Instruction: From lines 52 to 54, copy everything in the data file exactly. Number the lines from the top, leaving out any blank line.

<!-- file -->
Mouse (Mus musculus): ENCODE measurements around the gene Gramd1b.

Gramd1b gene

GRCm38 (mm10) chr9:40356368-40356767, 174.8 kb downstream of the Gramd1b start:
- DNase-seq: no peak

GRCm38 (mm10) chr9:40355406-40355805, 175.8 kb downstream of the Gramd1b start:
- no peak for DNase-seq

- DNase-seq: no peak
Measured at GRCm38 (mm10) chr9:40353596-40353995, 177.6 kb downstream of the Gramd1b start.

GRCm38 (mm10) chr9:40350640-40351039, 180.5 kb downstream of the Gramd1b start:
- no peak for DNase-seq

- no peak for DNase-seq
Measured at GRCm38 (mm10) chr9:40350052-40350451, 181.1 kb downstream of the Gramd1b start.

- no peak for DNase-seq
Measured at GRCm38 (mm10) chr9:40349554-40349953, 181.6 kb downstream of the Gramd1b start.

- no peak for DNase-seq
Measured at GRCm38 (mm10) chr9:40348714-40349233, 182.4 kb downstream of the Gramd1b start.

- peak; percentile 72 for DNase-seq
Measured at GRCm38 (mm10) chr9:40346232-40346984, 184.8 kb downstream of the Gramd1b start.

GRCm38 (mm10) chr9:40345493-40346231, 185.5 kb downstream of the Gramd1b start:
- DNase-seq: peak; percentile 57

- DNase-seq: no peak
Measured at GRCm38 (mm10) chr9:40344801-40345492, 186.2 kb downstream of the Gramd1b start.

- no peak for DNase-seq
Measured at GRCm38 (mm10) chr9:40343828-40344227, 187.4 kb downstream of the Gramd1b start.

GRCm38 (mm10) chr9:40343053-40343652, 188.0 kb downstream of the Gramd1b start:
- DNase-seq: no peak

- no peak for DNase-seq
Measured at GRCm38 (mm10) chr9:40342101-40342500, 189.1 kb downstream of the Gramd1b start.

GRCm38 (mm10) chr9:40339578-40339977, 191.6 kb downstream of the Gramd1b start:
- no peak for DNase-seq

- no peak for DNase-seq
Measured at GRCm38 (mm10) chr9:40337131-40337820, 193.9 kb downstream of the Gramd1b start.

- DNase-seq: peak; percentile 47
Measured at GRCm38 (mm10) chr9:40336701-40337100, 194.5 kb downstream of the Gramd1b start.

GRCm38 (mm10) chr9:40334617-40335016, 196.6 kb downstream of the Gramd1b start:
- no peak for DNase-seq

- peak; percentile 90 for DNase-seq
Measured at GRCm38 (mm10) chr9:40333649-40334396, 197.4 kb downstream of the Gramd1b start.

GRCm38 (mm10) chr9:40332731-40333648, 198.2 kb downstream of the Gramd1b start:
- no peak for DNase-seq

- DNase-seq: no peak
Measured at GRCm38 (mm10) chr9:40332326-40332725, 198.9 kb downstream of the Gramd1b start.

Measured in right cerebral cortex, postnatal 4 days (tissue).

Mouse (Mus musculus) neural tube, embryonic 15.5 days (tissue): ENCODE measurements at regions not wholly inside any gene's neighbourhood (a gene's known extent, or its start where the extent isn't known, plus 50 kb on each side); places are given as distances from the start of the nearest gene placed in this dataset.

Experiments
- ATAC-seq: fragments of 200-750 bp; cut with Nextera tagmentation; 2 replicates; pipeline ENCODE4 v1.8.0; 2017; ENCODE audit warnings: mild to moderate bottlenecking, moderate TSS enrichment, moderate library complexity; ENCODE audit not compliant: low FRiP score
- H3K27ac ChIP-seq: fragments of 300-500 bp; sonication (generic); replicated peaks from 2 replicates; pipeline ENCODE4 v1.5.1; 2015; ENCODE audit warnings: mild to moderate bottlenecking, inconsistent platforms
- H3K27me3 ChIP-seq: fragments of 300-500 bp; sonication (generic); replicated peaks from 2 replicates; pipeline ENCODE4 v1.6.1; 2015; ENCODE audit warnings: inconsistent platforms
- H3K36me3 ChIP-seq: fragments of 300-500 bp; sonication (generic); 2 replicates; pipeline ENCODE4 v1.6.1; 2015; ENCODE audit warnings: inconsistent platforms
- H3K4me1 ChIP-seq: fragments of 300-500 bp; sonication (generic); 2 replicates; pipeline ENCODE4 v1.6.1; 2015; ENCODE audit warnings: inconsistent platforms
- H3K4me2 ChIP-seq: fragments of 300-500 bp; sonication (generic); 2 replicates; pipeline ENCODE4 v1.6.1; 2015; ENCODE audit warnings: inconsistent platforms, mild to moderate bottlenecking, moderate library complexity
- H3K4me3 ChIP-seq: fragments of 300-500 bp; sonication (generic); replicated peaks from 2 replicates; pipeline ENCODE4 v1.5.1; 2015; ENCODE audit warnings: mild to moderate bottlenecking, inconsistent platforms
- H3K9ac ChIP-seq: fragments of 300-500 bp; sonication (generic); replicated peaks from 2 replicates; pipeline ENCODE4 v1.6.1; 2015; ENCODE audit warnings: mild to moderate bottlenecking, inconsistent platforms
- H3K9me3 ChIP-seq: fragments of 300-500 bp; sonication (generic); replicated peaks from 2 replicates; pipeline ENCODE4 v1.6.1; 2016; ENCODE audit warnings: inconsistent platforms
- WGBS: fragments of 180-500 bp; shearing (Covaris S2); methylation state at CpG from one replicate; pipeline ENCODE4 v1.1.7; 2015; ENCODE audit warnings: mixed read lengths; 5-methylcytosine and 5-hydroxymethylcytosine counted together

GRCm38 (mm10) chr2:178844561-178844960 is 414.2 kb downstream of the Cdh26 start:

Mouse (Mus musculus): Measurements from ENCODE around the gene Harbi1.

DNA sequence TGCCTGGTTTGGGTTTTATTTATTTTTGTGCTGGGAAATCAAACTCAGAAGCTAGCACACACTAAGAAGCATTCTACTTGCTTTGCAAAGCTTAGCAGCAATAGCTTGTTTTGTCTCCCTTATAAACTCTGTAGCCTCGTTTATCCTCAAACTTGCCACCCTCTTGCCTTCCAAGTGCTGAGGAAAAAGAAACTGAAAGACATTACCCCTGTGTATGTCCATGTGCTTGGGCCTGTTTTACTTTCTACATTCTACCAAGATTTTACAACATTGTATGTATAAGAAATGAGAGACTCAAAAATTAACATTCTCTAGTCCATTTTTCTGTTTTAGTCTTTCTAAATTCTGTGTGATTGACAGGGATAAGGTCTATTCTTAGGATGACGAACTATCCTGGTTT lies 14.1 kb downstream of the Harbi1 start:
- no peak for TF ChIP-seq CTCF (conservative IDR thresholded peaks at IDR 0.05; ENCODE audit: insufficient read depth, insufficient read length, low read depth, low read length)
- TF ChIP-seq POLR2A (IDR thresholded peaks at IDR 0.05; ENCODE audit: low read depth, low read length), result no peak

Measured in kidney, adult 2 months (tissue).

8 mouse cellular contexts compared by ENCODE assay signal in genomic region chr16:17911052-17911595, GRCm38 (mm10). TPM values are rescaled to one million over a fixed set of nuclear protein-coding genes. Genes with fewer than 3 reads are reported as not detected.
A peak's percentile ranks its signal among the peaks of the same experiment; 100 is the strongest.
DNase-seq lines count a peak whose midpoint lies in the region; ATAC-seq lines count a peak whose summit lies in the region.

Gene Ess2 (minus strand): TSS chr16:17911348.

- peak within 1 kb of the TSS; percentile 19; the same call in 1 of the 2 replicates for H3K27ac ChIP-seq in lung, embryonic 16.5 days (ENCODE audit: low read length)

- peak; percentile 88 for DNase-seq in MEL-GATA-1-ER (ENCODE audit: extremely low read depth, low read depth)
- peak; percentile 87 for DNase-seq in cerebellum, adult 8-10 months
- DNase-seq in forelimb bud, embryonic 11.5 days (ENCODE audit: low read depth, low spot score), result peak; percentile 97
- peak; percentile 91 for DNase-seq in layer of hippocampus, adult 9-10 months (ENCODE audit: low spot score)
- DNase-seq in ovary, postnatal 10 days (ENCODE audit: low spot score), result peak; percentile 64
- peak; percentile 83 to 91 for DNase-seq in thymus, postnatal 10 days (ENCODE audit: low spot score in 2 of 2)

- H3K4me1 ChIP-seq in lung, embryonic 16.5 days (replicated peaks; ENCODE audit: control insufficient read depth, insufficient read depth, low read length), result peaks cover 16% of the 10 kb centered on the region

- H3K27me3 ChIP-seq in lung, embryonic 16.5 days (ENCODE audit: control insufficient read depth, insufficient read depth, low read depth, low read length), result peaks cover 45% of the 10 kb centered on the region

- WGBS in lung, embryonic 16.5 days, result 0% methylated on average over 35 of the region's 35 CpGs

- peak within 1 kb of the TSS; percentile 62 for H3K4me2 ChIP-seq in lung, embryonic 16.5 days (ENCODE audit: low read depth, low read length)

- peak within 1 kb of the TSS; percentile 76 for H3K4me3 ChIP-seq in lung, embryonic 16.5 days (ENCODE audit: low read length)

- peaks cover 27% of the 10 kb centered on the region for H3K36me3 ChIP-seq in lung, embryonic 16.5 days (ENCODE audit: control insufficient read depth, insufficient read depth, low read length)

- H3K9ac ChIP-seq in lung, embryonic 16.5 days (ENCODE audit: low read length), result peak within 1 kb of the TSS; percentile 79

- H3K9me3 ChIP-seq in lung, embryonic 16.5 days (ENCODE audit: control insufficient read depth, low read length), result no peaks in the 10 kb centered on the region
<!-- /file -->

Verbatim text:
- H3K4me3 ChIP-seq: fragments of 300-500 bp; sonication (generic); replicated peaks from 2 replicates; pipeline ENCODE4 v1.5.1; 2015; ENCODE audit warnings: mild to moderate bottlenecking, inconsistent platforms
- H3K9ac ChIP-seq: fragments of 300-500 bp; sonication (generic); replicated peaks from 2 replicates; pipeline ENCODE4 v1.6.1; 2015; ENCODE audit warnings: mild to moderate bottlenecking, inconsistent platforms
- H3K9me3 ChIP-seq: fragments of 300-500 bp; sonication (generic); replicated peaks from 2 replicates; pipeline ENCODE4 v1.6.1; 2016; ENCODE audit warnings: inconsistent platforms